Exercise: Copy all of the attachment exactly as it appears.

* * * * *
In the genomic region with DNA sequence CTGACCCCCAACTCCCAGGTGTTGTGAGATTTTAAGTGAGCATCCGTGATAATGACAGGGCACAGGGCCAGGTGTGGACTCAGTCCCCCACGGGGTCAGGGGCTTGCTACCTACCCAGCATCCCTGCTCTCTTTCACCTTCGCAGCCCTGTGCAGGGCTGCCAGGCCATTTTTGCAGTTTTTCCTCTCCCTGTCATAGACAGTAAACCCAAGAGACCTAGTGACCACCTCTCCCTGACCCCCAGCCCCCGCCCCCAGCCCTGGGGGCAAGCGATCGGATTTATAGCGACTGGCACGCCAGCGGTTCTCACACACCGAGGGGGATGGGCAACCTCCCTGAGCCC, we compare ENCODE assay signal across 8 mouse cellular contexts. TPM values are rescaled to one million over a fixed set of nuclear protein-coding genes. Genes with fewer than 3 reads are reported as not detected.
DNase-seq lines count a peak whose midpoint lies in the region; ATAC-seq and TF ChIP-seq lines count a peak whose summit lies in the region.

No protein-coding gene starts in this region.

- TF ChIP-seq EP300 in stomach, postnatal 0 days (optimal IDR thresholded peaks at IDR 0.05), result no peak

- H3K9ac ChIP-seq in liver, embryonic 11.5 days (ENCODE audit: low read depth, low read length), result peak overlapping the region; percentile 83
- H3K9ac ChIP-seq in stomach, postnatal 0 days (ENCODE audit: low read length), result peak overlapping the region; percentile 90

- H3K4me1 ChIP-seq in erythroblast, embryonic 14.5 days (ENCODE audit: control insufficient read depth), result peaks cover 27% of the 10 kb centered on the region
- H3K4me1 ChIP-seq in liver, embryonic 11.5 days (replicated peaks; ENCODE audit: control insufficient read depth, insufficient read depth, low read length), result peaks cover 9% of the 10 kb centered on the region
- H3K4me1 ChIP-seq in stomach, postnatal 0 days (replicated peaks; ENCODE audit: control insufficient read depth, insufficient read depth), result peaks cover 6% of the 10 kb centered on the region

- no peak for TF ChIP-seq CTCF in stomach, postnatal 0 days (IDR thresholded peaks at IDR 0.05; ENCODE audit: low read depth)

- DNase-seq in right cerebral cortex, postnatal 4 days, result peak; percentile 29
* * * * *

In the genomic region with DNA sequence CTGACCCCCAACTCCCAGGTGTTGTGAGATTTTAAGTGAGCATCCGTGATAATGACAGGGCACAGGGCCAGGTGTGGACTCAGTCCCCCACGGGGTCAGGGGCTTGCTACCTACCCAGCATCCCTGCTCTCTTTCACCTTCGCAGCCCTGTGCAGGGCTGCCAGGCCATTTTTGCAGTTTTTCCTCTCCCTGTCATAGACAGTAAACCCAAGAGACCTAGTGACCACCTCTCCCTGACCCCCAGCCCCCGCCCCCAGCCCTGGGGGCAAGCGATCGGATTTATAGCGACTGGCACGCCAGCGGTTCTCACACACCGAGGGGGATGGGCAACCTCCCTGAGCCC, we compare ENCODE assay signal across 8 mouse cellular contexts. TPM values are rescaled to one million over a fixed set of nuclear protein-coding genes. Genes with fewer than 3 reads are reported as not detected.
DNase-seq lines count a peak whose midpoint lies in the region; ATAC-seq and TF ChIP-seq lines count a peak whose summit lies in the region.

No protein-coding gene starts in this region.

- TF ChIP-seq EP300 in stomach, postnatal 0 days (optimal IDR thresholded peaks at IDR 0.05), result no peak

- H3K9ac ChIP-seq in liver, embryonic 11.5 days (ENCODE audit: low read depth, low read length), result peak overlapping the region; percentile 83
- H3K9ac ChIP-seq in stomach, postnatal 0 days (ENCODE audit: low read length), result peak overlapping the region; percentile 90

- H3K4me1 ChIP-seq in erythroblast, embryonic 14.5 days (ENCODE audit: control insufficient read depth), result peaks cover 27% of the 10 kb centered on the region
- H3K4me1 ChIP-seq in liver, embryonic 11.5 days (replicated peaks; ENCODE audit: control insufficient read depth, insufficient read depth, low read length), result peaks cover 9% of the 10 kb centered on the region
- H3K4me1 ChIP-seq in stomach, postnatal 0 days (replicated peaks; ENCODE audit: control insufficient read depth, insufficient read depth), result peaks cover 6% of the 10 kb centered on the region

- no peak for TF ChIP-seq CTCF in stomach, postnatal 0 days (IDR thresholded peaks at IDR 0.05; ENCODE audit: low read depth)

- DNase-seq in right cerebral cortex, postnatal 4 days, result peak; percentile 29